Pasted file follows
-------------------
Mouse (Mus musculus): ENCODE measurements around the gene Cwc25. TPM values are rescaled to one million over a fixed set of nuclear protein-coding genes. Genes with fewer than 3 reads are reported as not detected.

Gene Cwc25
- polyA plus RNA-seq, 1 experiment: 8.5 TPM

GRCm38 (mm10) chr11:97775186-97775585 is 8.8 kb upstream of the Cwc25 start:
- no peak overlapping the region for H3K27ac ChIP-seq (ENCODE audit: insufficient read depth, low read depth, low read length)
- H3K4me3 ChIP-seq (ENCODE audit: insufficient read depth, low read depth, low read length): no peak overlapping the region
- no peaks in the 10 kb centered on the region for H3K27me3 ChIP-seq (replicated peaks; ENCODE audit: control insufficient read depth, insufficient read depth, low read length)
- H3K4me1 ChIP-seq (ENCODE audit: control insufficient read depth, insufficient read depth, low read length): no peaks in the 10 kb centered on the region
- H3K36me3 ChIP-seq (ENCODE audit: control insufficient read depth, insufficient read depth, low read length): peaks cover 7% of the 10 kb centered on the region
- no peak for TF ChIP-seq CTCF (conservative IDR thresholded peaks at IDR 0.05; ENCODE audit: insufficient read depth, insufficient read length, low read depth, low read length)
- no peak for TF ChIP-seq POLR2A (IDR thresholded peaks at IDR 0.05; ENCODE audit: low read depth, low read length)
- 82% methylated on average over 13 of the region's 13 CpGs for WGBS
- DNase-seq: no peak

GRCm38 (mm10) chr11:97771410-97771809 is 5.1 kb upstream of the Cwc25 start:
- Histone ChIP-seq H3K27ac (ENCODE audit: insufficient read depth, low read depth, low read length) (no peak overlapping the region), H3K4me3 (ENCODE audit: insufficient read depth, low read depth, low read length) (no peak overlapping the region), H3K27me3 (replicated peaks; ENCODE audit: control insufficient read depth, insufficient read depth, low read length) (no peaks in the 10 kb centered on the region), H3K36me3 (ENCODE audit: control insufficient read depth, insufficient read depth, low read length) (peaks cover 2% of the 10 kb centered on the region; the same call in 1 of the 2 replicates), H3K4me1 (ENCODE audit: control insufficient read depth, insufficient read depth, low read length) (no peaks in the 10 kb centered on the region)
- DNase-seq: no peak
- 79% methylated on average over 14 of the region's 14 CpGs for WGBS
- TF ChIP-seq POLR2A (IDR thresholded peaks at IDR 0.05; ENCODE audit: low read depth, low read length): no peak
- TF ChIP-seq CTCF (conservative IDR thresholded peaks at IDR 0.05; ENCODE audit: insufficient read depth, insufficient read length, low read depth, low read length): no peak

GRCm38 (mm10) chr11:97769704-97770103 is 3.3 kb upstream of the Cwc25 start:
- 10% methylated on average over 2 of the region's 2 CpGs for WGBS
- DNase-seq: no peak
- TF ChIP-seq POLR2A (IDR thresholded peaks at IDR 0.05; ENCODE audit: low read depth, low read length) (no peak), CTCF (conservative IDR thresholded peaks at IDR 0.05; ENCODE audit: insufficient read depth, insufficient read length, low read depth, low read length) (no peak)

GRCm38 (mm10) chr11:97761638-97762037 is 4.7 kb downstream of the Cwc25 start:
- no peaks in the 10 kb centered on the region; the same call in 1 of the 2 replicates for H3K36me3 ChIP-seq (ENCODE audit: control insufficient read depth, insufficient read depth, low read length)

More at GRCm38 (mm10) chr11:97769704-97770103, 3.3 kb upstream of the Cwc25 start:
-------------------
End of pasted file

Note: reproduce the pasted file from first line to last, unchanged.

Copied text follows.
Mouse (Mus musculus): ENCODE measurements around the gene Cwc25. TPM values are rescaled to one million over a fixed set of nuclear protein-coding genes. Genes with fewer than 3 reads are reported as not detected.

Gene Cwc25
- polyA plus RNA-seq, 1 experiment: 8.5 TPM

GRCm38 (mm10) chr11:97775186-97775585 is 8.8 kb upstream of the Cwc25 start:
- no peak overlapping the region for H3K27ac ChIP-seq (ENCODE audit: insufficient read depth, low read depth, low read length)
- H3K4me3 ChIP-seq (ENCODE audit: insufficient read depth, low read depth, low read length): no peak overlapping the region
- no peaks in the 10 kb centered on the region for H3K27me3 ChIP-seq (replicated peaks; ENCODE audit: control insufficient read depth, insufficient read depth, low read length)
- H3K4me1 ChIP-seq (ENCODE audit: control insufficient read depth, insufficient read depth, low read length): no peaks in the 10 kb centered on the region
- H3K36me3 ChIP-seq (ENCODE audit: control insufficient read depth, insufficient read depth, low read length): peaks cover 7% of the 10 kb centered on the region
- no peak for TF ChIP-seq CTCF (conservative IDR thresholded peaks at IDR 0.05; ENCODE audit: insufficient read depth, insufficient read length, low read depth, low read length)
- no peak for TF ChIP-seq POLR2A (IDR thresholded peaks at IDR 0.05; ENCODE audit: low read depth, low read length)
- 82% methylated on average over 13 of the region's 13 CpGs for WGBS
- DNase-seq: no peak

GRCm38 (mm10) chr11:97771410-97771809 is 5.1 kb upstream of the Cwc25 start:
- Histone ChIP-seq H3K27ac (ENCODE audit: insufficient read depth, low read depth, low read length) (no peak overlapping the region), H3K4me3 (ENCODE audit: insufficient read depth, low read depth, low read length) (no peak overlapping the region), H3K27me3 (replicated peaks; ENCODE audit: control insufficient read depth, insufficient read depth, low read length) (no peaks in the 10 kb centered on the region), H3K36me3 (ENCODE audit: control insufficient read depth, insufficient read depth, low read length) (peaks cover 2% of the 10 kb centered on the region; the same call in 1 of the 2 replicates), H3K4me1 (ENCODE audit: control insufficient read depth, insufficient read depth, low read length) (no peaks in the 10 kb centered on the region)
- DNase-seq: no peak
- 79% methylated on average over 14 of the region's 14 CpGs for WGBS
- TF ChIP-seq POLR2A (IDR thresholded peaks at IDR 0.05; ENCODE audit: low read depth, low read length): no peak
- TF ChIP-seq CTCF (conservative IDR thresholded peaks at IDR 0.05; ENCODE audit: insufficient read depth, insufficient read length, low read depth, low read length): no peak

GRCm38 (mm10) chr11:97769704-97770103 is 3.3 kb upstream of the Cwc25 start:
- 10% methylated on average over 2 of the region's 2 CpGs for WGBS
- DNase-seq: no peak
- TF ChIP-seq POLR2A (IDR thresholded peaks at IDR 0.05; ENCODE audit: low read depth, low read length) (no peak), CTCF (conservative IDR thresholded peaks at IDR 0.05; ENCODE audit: insufficient read depth, insufficient read length, low read depth, low read length) (no peak)

GRCm38 (mm10) chr11:97761638-97762037 is 4.7 kb downstream of the Cwc25 start:
- no peaks in the 10 kb centered on the region; the same call in 1 of the 2 replicates for H3K36me3 ChIP-seq (ENCODE audit: control insufficient read depth, insufficient read depth, low read length)

More at GRCm38 (mm10) chr11:97769704-97770103, 3.3 kb upstream of the Cwc25 start: